One of the great things about working on a project like this is to find in a library in Paris a nonsense love poem that has been lying around for a few centuries and which turns out to be a rather lovely thing from the past. Here is a sample:

Mais quand douze Elephans dans un noyau de prune

Joueront du Violon aux rayons de la Lune

On verra dans vos beaux yeux reluire Cupidon

Car si vostre merite avoit pris ses lunettes

Tous les quatre Elemens danseroient les sonnettes

Et se feroient la barbe avec un Espadon.


But when twelve elephants in a plum stone

Will play the violin in the moonbeams

Cupid will be seen shining in your beautiful eyes

Because if your merit had worn its glasses

All four elements would dance like little bells

And would shave with a short sword.

The last stanza rhymes liberty with fantasy, true freedom found in the imagination…:

Depuis que la vertu habite en l’Univers

L’Enclume a regardé le Marteau de travers

A cause que les Dieux boivent de l’Ambrosie

On a tant recherché dans l’antiquité

Qu’en fin on a treuvé que nostre liberté

Gist en la fantaisie.


Since virtue has lived in the universe

The anvil has looked askance at the hammer

Because the gods drink ambrosia

We have searched so much in antiquity

That in the end we have found that our liberty

Lies in fantasy.

Jus d’andouille (sausage juice)

In 1640, in his French Curiosities, the royal interpreter, Antoine Oudin, helpfully defines an old expression, ‘jus d’andouille’ (sausage juice) as ‘sperm’. In our more innocent times, should you search for ‘jus d’andouille’ on google you will find that it’s the name of an aperitif or even a by-product used as a substitute for petrol. Here Dominic Hills re-animates the old meaning. Anyone interested in pursuing the role of pork products in French Renaissance literature should of course consult Rabelais’s Fourth Book (1552), in which Friar John leads a regiment of cooks to battle fiendish female sausages, led by their queen, Niphleseth (‘Penis’ in Hebrew).

Pescher des estrons au clair de la lune (To fish for turds in the moonlight)

Pescher des estrons

In a speech on the creation of women by Bruscambille, various characters, including a fool and a midget, put forward different versions of the origin of the fairer sex. The midget claims that the first woman was created from a cart. At the request of the man driving the cart, it was turned into something nicer, namely a woman, its shafts becoming her thighs, which is why women are still so keen to be shafted. Yet the others reject the midget’s version of events and send him off to Montmartre to fish for turds in the moonlight (‘pescher des estrons au clair de la lune’). A sign perhaps that Montmartre, then a village outside of Paris, was a place where men would go to … fish for turds in the moonlight.

‘Crache-moy au cul, je te chieray au nez’/The dungeon of love

In a speech in praise of spit, the comedian Bruscambille refers to the French proverb ‘Crache-moy au cul, je te chieray au nez’, that is to say ‘Spit in my arse and I’ll shit in your face’. The proverb doesn’t appear to feature in any dictionary from the seventeenth century or more modern times. Could this be an example of the oral tradition, the kind of thing people were saying to one another in France four hundred years ago? Proverbial lore? It’s certainly a striking image and you can see an animated illustration of it by Dominic Hills.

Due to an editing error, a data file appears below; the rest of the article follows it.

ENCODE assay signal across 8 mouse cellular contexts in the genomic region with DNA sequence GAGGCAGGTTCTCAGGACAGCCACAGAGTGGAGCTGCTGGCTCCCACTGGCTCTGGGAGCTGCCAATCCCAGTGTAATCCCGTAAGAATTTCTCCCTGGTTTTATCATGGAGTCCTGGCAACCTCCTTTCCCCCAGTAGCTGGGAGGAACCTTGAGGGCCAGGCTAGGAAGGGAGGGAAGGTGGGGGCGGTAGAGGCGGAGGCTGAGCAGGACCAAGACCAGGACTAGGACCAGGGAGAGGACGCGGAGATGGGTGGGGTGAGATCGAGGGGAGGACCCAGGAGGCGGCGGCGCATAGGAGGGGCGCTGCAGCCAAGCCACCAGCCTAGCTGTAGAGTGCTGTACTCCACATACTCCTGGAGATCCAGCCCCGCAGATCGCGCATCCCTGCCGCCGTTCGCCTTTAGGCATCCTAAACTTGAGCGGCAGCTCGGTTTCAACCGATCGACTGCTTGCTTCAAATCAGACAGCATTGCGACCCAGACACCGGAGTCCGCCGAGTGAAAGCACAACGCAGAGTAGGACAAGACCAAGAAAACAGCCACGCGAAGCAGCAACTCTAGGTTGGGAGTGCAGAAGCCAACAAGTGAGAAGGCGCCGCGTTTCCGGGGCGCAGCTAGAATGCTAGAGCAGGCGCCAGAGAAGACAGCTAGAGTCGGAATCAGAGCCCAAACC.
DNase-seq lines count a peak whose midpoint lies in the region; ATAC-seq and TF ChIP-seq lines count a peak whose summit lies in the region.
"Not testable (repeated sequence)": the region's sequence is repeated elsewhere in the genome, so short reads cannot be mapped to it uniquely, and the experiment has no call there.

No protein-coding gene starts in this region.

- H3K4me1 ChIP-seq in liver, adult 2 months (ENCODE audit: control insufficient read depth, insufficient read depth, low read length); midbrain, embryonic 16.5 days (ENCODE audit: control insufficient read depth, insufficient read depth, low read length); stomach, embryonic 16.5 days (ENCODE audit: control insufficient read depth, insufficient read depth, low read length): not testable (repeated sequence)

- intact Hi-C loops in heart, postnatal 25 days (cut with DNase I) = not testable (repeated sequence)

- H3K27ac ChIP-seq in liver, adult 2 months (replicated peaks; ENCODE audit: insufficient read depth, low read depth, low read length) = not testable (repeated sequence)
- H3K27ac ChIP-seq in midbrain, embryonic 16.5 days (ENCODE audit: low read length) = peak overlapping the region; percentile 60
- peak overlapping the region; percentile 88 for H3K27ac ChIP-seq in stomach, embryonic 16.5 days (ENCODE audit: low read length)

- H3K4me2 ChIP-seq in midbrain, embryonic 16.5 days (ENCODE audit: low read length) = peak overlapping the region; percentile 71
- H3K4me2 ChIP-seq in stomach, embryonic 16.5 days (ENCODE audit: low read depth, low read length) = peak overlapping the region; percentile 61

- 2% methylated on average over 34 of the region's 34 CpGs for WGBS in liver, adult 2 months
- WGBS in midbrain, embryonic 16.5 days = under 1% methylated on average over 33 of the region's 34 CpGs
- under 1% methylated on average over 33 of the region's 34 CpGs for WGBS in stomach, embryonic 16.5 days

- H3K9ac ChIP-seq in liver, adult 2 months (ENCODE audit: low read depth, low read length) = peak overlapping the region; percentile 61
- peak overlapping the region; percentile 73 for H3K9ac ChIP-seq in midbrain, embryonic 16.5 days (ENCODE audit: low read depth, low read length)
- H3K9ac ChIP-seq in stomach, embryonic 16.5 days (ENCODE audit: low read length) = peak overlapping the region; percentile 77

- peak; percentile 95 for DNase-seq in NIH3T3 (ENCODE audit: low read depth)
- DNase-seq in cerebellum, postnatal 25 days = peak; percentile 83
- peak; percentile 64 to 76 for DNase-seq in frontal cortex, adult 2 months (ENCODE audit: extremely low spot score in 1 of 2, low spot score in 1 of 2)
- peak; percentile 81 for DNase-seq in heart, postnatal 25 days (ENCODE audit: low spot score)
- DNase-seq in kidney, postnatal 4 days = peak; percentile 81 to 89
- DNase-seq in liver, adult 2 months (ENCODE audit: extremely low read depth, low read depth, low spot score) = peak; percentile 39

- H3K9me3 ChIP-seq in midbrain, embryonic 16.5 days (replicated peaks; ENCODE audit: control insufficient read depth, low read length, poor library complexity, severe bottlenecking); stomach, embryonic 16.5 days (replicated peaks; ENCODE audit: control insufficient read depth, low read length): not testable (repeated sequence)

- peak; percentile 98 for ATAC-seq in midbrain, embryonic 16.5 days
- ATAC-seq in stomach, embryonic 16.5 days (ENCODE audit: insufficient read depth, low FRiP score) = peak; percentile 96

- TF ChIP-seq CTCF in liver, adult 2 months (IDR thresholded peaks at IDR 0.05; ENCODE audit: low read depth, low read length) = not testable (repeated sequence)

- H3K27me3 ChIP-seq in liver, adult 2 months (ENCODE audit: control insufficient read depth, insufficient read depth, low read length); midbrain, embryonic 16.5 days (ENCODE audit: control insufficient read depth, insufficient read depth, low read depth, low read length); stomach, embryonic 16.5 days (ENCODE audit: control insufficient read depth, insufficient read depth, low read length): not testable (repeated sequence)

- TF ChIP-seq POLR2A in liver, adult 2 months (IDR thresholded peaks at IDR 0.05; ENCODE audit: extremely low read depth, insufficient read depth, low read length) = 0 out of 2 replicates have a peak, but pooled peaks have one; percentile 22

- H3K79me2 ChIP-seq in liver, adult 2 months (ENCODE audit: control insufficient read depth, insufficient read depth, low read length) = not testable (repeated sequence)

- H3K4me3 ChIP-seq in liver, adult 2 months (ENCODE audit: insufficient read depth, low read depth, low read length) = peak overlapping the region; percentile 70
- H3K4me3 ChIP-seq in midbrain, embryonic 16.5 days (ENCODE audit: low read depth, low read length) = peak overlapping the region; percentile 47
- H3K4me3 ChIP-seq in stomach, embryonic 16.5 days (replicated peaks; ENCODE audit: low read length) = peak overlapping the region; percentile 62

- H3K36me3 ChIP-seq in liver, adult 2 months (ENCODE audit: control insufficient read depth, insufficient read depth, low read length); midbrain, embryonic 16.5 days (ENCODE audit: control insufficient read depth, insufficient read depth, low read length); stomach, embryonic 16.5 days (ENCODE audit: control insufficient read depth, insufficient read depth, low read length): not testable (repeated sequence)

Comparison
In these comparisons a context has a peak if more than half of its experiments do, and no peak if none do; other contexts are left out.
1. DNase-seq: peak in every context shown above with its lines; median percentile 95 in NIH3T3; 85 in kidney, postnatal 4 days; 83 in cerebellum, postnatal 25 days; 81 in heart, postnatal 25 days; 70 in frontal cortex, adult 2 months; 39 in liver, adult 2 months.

The same speech refers to newlyweds breaking open the doors of the dungeon of love with a rocket greased with spit. In an earlier speech, in praise of the pubic louse, the louse was held up as the guardian of the dungeon of love. Here is that same dungeon, as re-imagined by Dominic Hills.

Taking things to excess?

In 1647, the grammarian and prime mover in the emasculation of the French language, Claude Favre de Vaugelas, remarked in his Remarks on the French Language of his pride in knowing a man who never pronounced the word ‘thing’ (‘chose’) because it was a word with which people make dirty jokes.

Here is a poem from the Satyres bastardes or Bastard Satyrs of 1615 of which Vaugelas would not have approved:

Mon chose veut choser vostre chose : mais chose
Garde que je ne puis enchoser vostre chose
Or si chose à la fin ne vous laisse enchoser
Je le choseray tant qu’il s’en ira choser.

My thing wants to thing your thing: but thingy
Make sure I can’t in-thing your thing
But if in the end thingy doesn’t let you in-thing
I’ll thing him until he things off.

Jeu du bilboquet sans chandelle (Cup and ball game with the lights off)


Jeu du bilboquet [print]

This is Dominic Hills’s first print illustration of a Renaissance double-entendre (see Gallery for other examples). The phrase ‘Jeu du bilboquet sans chandelle’ (literally, cup and ball game without a candle) comes from a speech by the early seventeenth-century French stand-up Bruscambille, when he describes intervening in an argument between the king of the gods, Jupiter, and his long-suffering wife, Juno, about which sex gains most pleasure from … the cup and ball game with the lights off.

The gods initially turned to Tiresias, who was born a man but became a woman for seven years, to settle their dispute. Bruscambille goes to the heavens to support Tiresias’s judgement that women gain more sexual gratification than men. Indeed, he says that if any man in his audience is arguing with his wife on this very topic they should send her along to him, so he can prove that she can gain more pleasure in under fifteen minutes than a man could get in an entire day…